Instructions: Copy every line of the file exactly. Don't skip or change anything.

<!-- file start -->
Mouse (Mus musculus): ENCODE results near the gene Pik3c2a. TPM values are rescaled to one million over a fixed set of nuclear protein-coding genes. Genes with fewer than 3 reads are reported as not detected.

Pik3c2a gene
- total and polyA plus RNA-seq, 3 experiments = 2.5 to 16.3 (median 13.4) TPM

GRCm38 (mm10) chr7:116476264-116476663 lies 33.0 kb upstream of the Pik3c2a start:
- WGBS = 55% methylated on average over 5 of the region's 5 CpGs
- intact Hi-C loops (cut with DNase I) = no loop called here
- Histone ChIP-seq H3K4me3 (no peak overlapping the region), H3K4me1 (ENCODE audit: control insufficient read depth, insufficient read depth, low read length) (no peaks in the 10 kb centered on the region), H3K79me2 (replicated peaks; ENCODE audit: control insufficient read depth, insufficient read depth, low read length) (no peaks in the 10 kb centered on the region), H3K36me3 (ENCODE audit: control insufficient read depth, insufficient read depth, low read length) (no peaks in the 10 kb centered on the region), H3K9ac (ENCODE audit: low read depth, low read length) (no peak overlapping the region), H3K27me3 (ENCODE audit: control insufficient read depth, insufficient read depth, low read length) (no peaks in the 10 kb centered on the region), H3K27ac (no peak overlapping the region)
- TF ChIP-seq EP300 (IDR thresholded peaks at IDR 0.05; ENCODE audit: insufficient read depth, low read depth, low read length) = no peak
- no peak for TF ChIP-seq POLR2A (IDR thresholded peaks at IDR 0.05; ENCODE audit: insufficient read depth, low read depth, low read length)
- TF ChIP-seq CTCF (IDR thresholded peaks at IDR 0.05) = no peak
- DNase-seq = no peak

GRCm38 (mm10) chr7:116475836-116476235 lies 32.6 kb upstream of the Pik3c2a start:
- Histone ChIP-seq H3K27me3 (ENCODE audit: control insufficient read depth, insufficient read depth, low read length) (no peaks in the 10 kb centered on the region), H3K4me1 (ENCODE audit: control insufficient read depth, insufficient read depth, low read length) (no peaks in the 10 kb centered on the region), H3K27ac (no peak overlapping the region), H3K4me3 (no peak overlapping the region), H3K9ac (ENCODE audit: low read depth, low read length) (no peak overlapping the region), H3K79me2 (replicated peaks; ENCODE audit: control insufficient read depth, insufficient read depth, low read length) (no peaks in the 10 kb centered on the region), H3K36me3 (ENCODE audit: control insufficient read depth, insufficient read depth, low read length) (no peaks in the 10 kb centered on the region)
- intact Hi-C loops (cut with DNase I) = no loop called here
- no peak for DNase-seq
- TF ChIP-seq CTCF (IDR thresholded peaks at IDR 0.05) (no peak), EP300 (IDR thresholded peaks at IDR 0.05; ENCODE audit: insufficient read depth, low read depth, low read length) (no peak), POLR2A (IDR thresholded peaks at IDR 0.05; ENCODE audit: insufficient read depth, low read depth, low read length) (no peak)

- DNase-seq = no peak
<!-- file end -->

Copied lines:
Mouse (Mus musculus): ENCODE results near the gene Pik3c2a. TPM values are rescaled to one million over a fixed set of nuclear protein-coding genes. Genes with fewer than 3 reads are reported as not detected.

Pik3c2a gene
- total and polyA plus RNA-seq, 3 experiments = 2.5 to 16.3 (median 13.4) TPM

GRCm38 (mm10) chr7:116476264-116476663 lies 33.0 kb upstream of the Pik3c2a start:
- WGBS = 55% methylated on average over 5 of the region's 5 CpGs
- intact Hi-C loops (cut with DNase I) = no loop called here
- Histone ChIP-seq H3K4me3 (no peak overlapping the region), H3K4me1 (ENCODE audit: control insufficient read depth, insufficient read depth, low read length) (no peaks in the 10 kb centered on the region), H3K79me2 (replicated peaks; ENCODE audit: control insufficient read depth, insufficient read depth, low read length) (no peaks in the 10 kb centered on the region), H3K36me3 (ENCODE audit: control insufficient read depth, insufficient read depth, low read length) (no peaks in the 10 kb centered on the region), H3K9ac (ENCODE audit: low read depth, low read length) (no peak overlapping the region), H3K27me3 (ENCODE audit: control insufficient read depth, insufficient read depth, low read length) (no peaks in the 10 kb centered on the region), H3K27ac (no peak overlapping the region)
- TF ChIP-seq EP300 (IDR thresholded peaks at IDR 0.05; ENCODE audit: insufficient read depth, low read depth, low read length) = no peak
- no peak for TF ChIP-seq POLR2A (IDR thresholded peaks at IDR 0.05; ENCODE audit: insufficient read depth, low read depth, low read length)
- TF ChIP-seq CTCF (IDR thresholded peaks at IDR 0.05) = no peak
- DNase-seq = no peak

GRCm38 (mm10) chr7:116475836-116476235 lies 32.6 kb upstream of the Pik3c2a start:
- Histone ChIP-seq H3K27me3 (ENCODE audit: control insufficient read depth, insufficient read depth, low read length) (no peaks in the 10 kb centered on the region), H3K4me1 (ENCODE audit: control insufficient read depth, insufficient read depth, low read length) (no peaks in the 10 kb centered on the region), H3K27ac (no peak overlapping the region), H3K4me3 (no peak overlapping the region), H3K9ac (ENCODE audit: low read depth, low read length) (no peak overlapping the region), H3K79me2 (replicated peaks; ENCODE audit: control insufficient read depth, insufficient read depth, low read length) (no peaks in the 10 kb centered on the region), H3K36me3 (ENCODE audit: control insufficient read depth, insufficient read depth, low read length) (no peaks in the 10 kb centered on the region)
- intact Hi-C loops (cut with DNase I) = no loop called here
- no peak for DNase-seq
- TF ChIP-seq CTCF (IDR thresholded peaks at IDR 0.05) (no peak), EP300 (IDR thresholded peaks at IDR 0.05; ENCODE audit: insufficient read depth, low read depth, low read length) (no peak), POLR2A (IDR thresholded peaks at IDR 0.05; ENCODE audit: insufficient read depth, low read depth, low read length) (no peak)

- DNase-seq = no peak